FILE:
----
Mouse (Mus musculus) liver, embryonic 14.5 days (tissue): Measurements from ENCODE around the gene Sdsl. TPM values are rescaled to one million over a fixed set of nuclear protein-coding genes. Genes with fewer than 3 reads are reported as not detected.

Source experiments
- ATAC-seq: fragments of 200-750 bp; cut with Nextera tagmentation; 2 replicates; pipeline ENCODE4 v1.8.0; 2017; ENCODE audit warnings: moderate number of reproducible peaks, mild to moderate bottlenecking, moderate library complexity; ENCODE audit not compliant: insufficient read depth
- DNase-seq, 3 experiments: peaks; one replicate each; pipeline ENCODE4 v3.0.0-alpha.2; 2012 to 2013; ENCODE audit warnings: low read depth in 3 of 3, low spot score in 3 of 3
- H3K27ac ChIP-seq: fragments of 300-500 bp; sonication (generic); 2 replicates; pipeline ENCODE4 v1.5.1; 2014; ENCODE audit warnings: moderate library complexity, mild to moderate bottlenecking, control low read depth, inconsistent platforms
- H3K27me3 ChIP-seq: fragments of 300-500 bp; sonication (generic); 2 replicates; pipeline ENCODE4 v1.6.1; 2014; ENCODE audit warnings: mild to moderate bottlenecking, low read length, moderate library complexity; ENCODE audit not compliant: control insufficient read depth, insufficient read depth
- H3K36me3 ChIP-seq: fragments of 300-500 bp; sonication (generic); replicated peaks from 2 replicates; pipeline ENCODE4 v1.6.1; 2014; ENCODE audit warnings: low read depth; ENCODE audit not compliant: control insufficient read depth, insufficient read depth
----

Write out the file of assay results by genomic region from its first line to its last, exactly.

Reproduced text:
Mouse (Mus musculus) liver, embryonic 14.5 days (tissue): Measurements from ENCODE around the gene Sdsl. TPM values are rescaled to one million over a fixed set of nuclear protein-coding genes. Genes with fewer than 3 reads are reported as not detected.

Source experiments
- ATAC-seq: fragments of 200-750 bp; cut with Nextera tagmentation; 2 replicates; pipeline ENCODE4 v1.8.0; 2017; ENCODE audit warnings: moderate number of reproducible peaks, mild to moderate bottlenecking, moderate library complexity; ENCODE audit not compliant: insufficient read depth
- DNase-seq, 3 experiments: peaks; one replicate each; pipeline ENCODE4 v3.0.0-alpha.2; 2012 to 2013; ENCODE audit warnings: low read depth in 3 of 3, low spot score in 3 of 3
- H3K27ac ChIP-seq: fragments of 300-500 bp; sonication (generic); 2 replicates; pipeline ENCODE4 v1.5.1; 2014; ENCODE audit warnings: moderate library complexity, mild to moderate bottlenecking, control low read depth, inconsistent platforms
- H3K27me3 ChIP-seq: fragments of 300-500 bp; sonication (generic); 2 replicates; pipeline ENCODE4 v1.6.1; 2014; ENCODE audit warnings: mild to moderate bottlenecking, low read length, moderate library complexity; ENCODE audit not compliant: control insufficient read depth, insufficient read depth
- H3K36me3 ChIP-seq: fragments of 300-500 bp; sonication (generic); replicated peaks from 2 replicates; pipeline ENCODE4 v1.6.1; 2014; ENCODE audit warnings: low read depth; ENCODE audit not compliant: control insufficient read depth, insufficient read depth